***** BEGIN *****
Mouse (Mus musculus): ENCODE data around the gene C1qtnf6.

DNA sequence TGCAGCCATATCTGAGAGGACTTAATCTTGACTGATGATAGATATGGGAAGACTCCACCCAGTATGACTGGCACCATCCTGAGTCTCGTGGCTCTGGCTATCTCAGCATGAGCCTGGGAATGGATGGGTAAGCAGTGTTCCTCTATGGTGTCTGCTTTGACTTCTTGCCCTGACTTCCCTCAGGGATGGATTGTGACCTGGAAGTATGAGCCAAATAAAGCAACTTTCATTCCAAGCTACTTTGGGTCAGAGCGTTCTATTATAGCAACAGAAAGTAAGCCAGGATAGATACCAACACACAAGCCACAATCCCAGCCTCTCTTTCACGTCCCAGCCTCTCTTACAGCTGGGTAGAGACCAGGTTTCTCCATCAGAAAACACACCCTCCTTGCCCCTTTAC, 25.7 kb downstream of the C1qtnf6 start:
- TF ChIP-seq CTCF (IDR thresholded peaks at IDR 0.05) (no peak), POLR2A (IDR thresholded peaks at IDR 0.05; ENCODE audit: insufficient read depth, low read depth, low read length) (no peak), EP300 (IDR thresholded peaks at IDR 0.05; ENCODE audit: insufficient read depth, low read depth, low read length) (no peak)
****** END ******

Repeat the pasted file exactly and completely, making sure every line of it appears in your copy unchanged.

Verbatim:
Mouse (Mus musculus): ENCODE data around the gene C1qtnf6.

DNA sequence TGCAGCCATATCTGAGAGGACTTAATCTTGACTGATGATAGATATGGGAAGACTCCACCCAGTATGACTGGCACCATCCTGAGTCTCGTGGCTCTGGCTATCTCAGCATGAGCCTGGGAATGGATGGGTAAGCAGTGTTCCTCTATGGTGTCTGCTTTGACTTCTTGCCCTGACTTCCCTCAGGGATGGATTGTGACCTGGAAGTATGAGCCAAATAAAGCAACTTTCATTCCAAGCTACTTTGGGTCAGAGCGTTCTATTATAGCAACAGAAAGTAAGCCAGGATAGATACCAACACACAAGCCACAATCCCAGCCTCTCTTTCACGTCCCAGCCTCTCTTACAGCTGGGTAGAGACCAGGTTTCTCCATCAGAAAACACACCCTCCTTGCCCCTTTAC, 25.7 kb downstream of the C1qtnf6 start:
- TF ChIP-seq CTCF (IDR thresholded peaks at IDR 0.05) (no peak), POLR2A (IDR thresholded peaks at IDR 0.05; ENCODE audit: insufficient read depth, low read depth, low read length) (no peak), EP300 (IDR thresholded peaks at IDR 0.05; ENCODE audit: insufficient read depth, low read depth, low read length) (no peak)